US to Support the Kenyan Dream -Ranneberger
What the United States wants for Kenya is what Kenyans want for themselves: a prosperous democratic future that will advance the well-being of all Kenyans.
The crisis that Kenya suffered last year was a watershed that brought into sharp relief the underlying problems that have plagued the country for nearly 50 years: ethnic politics, inequitable distribution of wealth, and the culture of impunity that has enabled violence and corruption to proliferate. As a friend and partner of Kenya, we were glad, along with others, to stay at the side of the Kenyan people at that hour of great need. But it is the Kenyan people themselves who played the most important role in ending the crisis. Demonstrating a true democratic spirit that reflected high expectations, the Kenyan people mobilized as never before. Ordinary Kenyans, civil society, religious groups, the private sector, and the media all played important roles. The dynamic and vigorous way in which Kenyans came together galvanized pressure for the creation of a coalition government.
During my travels throughout this country since then, I have seen how this vibrant democratic spirit is very much alive. The Kenyan people realize that the fundamental problems unmasked by the crisis must be addressed through fundamental change. The vehicle for producing that change is the reform agenda agreed to by the coalition government.
|Ranneberger: US Envoy to Kenya|
That reform agenda is far-reaching, embracing constitutional revision, establishment of an independent electoral commission, and creation of a Special Tribunal to investigate and, if warranted by the evidence, prosecute those suspected of involvement in post-electoral violence. The reform agenda also embraces land reform, police reform, and the fight against corruption, among other areas.
Although this is a very ambitious agenda, many Kenyans have told me that it can be carried out if leaders demonstrate the political will to do so, and if the Kenyan people insist on action. There can be no return to the ways of the past, and the culture of impunity must not be allowed to persist. Half measures – whether with respect to institutional reforms or to fighting the scourge of corruption – will not be credible to the Kenyan people or to the international community. We stand with the Kenyan people who are insisting that the corruption cases which have come to light be fully investigated and perpetrators prosecuted. It is not a question of rounding up the usual suspects and rearranging positions, and then doing business as usual. The tragic crisis of last year has opened up an unparalled opportunity to bring about fundamental change – and I believe that nothing less than fundamental change will satisfy the Kenyan people.
If carried out, that change will lay the basis for stronger democratic institutions and a better future for all Kenyans. There is in fact no alternative to the reform agenda, for without it Kenya faces the specter of even greater trouble in the future, and none of us want to see that.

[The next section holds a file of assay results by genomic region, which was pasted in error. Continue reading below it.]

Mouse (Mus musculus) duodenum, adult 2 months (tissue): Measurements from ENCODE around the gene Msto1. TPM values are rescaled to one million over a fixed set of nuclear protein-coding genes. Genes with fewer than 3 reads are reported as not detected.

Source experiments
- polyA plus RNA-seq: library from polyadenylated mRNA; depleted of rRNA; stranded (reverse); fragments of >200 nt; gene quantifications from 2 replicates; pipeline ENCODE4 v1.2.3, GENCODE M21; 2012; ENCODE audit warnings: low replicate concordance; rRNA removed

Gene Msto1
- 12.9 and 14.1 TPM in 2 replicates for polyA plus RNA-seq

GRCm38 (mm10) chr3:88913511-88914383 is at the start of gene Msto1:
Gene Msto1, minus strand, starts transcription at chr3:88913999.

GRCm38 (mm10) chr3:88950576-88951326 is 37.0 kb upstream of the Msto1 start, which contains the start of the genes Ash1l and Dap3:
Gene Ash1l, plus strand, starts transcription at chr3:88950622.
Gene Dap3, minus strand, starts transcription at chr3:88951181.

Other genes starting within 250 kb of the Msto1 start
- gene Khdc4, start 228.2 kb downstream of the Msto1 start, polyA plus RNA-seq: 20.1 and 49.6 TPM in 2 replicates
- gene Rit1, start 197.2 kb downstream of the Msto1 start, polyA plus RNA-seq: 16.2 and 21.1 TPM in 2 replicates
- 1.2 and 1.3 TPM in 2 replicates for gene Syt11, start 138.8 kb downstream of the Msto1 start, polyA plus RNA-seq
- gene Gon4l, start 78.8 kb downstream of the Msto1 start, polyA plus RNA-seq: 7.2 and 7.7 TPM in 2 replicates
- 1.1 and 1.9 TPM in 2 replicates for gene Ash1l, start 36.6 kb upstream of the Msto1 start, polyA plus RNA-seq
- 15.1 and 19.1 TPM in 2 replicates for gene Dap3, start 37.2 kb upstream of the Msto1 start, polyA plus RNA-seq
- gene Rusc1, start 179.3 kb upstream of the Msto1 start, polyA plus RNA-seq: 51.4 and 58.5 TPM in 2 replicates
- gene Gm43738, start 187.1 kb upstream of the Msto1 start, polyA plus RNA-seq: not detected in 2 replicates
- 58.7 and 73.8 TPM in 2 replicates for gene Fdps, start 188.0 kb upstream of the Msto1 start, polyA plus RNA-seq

While Kenyans are impatient for change, I would argue against those that might become cynical and those naysayers who see the glass as half empty. Let there be criticism, but let it be realistic and constructive. The ethnic attitudes and the culture of impunity that have prevailed in Kenya cannot be altered overnight. However, implementation of the reform agenda will launch a process of fundamental change and give Kenyans confidence in the future of their great country. Although we all want to see more expeditious implementation, progress is being made on the reform agenda.
In his inaugural address, President Obama talked to Americans about the necessity for change to address the problems we face. In thinking about the agenda for fundamental change in Kenya, I want to recall what then Senator Obama said when he addressed students at the University of Nairobi in 2006.
Senator Obama stated that: “In the end, if the people cannot trust their government to do the job for which it exists - to protect them and to promote their common welfare - all else is lost. And this is why the struggle against corruption is one of the great struggles of our time.”
He went on to say that, based on his observations, “the Kenyan people are crying out for real change…and many Kenyans seemed to be sending (signals) of dissatisfaction with the pace of reform, and real frustration with continued tolerance of corruption at high levels. Ethnic-based tribal politics has to stop. It is rooted in the bankrupt idea that the goal of politics or business is to funnel as much of the pie as possible to one's family, tribe, or circle with little regard for the public good. It stifles innovation and fractures the fabric of the society. Of course, in the end, one of the strongest weapons your country has against corruption is the ability of you, the people, to stand up and speak out about the injustices you see. The Kenyan people are the ultimate guardians against abuses. In today's Kenya - a Kenya already more open and less repressive than in my father's day - it is that courage that will bring the reform so many of you so desperately want and deserve.”
Those words were prescient then and remarkably relevant now. While Kenya’s leaders must demonstrate the necessary vision and political will, you the Kenyan people must drive implementation by exercising your democratic rights in a peaceful way. We will offer help and stand by your side as you do so.
By Michael Ranneberger
Excerpted from his remarks at the Conference “One Kenya, One Dream: The Kenya We Want”
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